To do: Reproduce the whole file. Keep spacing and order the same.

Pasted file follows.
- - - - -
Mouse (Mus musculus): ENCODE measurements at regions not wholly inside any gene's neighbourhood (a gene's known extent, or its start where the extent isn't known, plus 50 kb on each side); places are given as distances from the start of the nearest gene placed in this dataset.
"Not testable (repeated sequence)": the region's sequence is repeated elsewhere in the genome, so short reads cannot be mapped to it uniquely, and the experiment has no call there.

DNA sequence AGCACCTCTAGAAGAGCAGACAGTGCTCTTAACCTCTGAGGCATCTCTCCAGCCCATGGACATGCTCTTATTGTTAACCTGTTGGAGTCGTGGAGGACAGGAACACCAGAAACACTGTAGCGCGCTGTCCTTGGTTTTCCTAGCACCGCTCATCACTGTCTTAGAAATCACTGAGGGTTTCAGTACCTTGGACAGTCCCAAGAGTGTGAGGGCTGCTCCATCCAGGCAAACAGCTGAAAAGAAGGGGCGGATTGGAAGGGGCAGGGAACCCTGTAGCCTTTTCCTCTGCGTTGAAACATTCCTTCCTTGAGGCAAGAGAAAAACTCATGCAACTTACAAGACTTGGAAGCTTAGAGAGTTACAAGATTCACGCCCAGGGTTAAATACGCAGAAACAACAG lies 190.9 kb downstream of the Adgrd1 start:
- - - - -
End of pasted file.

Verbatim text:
Mouse (Mus musculus): ENCODE measurements at regions not wholly inside any gene's neighbourhood (a gene's known extent, or its start where the extent isn't known, plus 50 kb on each side); places are given as distances from the start of the nearest gene placed in this dataset.
"Not testable (repeated sequence)": the region's sequence is repeated elsewhere in the genome, so short reads cannot be mapped to it uniquely, and the experiment has no call there.

DNA sequence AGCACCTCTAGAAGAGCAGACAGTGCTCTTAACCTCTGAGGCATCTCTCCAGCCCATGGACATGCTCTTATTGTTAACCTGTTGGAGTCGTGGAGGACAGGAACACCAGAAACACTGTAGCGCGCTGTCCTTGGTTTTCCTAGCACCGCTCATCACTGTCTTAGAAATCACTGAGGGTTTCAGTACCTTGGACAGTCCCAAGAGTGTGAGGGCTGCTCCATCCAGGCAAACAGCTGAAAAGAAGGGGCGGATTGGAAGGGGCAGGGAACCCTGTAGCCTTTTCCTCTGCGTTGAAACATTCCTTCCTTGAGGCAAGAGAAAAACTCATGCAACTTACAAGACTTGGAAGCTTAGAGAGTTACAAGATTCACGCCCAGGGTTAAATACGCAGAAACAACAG lies 190.9 kb downstream of the Adgrd1 start: